Children and adolescents with ADHD had larger hippocampal volumes than did healthy controls, primarily deriving from larger volumes of the head of the hippocampus. Larger volumes tended to accompany less severe ADHD symptoms. Although overall volumes of the amygdala did not differ between subjects with ADHD and controls, surface analyses showed that several amygdalar subregions were smaller in children with ADHD than in controls, and these same regions generally correlated significantly and positively with the severity of ADHD symptoms. Finally, interregional correlations suggested that connectivity between the amygdala and the OFC was disrupted in the ADHD group. Medication, comorbid illnesses of affective and anxiety disorders, symptoms of depression and anxiety, and group differences in IQ did not account for our findings.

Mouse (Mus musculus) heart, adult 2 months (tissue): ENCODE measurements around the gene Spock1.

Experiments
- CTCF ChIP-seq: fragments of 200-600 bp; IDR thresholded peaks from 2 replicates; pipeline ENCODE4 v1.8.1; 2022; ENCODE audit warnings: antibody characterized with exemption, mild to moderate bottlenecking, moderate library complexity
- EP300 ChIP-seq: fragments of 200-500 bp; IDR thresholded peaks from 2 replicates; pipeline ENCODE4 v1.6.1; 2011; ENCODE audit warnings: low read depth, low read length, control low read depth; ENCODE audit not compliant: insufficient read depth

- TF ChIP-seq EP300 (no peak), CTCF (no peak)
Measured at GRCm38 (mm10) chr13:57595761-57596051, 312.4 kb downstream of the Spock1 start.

Surface analyses revealed enlarged anterior-most portions of the hippocampus in the ADHD group, particularly in its dorsal and lateral aspects, corresponding respectively to the DG and CA1-CA2 subregions.54,64 Significant inverse correlations with hyperactivity scores were localized laterally over the CA1 and CA2 subfields, and inverse correlations with inattentive symptoms were located medially, primarily over the CA3 and DG subfields. Although we cannot infer causation from these cross-sectional, correlational findings,69,70 the most likely explanation for the association of more prominent enlargement with fewer ADHD symptoms, particularly in the presence of overall enlargement (ie, progressively fewer symptoms that accompany an increasingly more prominent morphological abnormality relative to controls), would seem to be that the hippocampal enlargement represents a compensatory plastic hypertrophic response to the presence of ADHD symptoms. This interpretation is consistent with abundant preclinical evidence for the presence of synaptic remodeling71,72 and neurogenesis73 within the hippocampus, which supports improved learning and memory functions in response to experiential demands.74,75